Nobody wants to see those red and blue lights flashing in their rearview mirror – but the situation can go from frustrating to serious if the officer starts asking you questions that clearly indicate they think you are impaired.
It likely won’t be long before you’re asked to take a field sobriety test. These tests, (of which the one-legged stand test, the walk-and-turn test and the horizontal gaze nystagmus test are the most common) are supposed to allow the officer to gauge whether or not you may be impaired without the use of chemical testing, like a Breathalyzer.
Here’s why you should politely decline to participate:
1. You will never convince the officer you’re sober.
If the officer has asked you to submit to field sobriety testing, forget all about the idea that you’ll quickly show the officer you’re sober. The reality is that those tests are only between 65% and 77% accurate – and that’s under ideal conditions.
Plus, whether or not you pass the test is based on the officer’s subjective opinion – and they already believe you’re impaired. That could easily color their judgment against you as they interpret your actions in the least-favorable light.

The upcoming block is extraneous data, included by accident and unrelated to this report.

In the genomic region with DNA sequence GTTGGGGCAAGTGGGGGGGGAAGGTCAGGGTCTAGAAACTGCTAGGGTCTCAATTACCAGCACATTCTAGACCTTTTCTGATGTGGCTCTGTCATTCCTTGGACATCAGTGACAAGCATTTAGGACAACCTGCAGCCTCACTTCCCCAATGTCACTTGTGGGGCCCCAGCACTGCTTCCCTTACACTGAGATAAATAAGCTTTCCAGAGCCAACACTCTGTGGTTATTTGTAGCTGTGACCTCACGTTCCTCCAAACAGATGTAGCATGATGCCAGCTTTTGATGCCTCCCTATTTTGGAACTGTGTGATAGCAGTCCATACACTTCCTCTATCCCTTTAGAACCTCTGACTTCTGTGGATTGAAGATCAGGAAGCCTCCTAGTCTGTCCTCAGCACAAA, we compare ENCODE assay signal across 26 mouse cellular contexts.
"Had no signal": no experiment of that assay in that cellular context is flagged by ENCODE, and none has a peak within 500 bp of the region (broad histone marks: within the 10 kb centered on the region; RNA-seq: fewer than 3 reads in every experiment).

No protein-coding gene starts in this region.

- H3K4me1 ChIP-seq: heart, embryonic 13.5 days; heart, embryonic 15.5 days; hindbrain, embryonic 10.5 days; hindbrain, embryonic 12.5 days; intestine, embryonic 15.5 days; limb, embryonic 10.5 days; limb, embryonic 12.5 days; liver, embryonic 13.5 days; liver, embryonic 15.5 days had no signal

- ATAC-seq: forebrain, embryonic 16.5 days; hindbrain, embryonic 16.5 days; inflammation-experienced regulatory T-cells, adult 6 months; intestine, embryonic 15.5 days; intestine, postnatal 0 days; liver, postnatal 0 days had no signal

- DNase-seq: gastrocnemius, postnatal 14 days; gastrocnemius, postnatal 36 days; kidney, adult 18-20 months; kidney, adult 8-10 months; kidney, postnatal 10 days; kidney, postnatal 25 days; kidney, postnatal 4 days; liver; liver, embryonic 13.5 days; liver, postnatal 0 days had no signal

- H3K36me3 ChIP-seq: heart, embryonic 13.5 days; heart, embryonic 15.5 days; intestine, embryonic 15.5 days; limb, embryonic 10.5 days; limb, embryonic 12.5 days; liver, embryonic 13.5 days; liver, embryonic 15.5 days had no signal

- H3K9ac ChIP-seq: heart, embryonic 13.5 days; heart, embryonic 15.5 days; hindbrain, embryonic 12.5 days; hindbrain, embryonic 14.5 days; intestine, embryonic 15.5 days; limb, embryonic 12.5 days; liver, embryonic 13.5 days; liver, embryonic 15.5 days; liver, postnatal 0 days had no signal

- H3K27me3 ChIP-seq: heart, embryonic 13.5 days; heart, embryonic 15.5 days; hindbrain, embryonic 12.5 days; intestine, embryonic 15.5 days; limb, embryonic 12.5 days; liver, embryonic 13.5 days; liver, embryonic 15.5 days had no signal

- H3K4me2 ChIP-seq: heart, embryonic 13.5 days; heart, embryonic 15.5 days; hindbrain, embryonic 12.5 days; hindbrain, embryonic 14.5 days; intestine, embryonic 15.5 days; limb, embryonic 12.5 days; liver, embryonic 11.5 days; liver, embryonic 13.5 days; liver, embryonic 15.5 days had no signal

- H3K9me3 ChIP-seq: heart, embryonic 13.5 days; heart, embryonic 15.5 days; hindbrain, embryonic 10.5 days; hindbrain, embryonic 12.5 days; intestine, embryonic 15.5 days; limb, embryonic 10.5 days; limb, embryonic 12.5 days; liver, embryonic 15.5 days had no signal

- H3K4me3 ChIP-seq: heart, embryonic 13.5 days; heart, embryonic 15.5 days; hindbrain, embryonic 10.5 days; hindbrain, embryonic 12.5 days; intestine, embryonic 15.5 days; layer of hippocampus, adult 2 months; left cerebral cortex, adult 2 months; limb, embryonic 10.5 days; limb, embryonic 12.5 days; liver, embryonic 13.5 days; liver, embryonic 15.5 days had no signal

2. You are under no legal obligation to agree to the tests.
You may realize that the state’s implied consent laws require you to comply with a request for chemical testing, like a blood, breath or urine test, but no law requires you to agree to roadside sobriety tests.
By refusing, you stop any “fishing expeditions” the officer may be on to try to justify the demand for a Breathalyzer test or something similar. If you agree to the test, you just give them more opportunity to probe further into your business.
If you’ve never been charged with a DWI before, the whole situation may feel surreal – but you need to be proactive about protecting your rights, your reputation, your driver’s license and your future.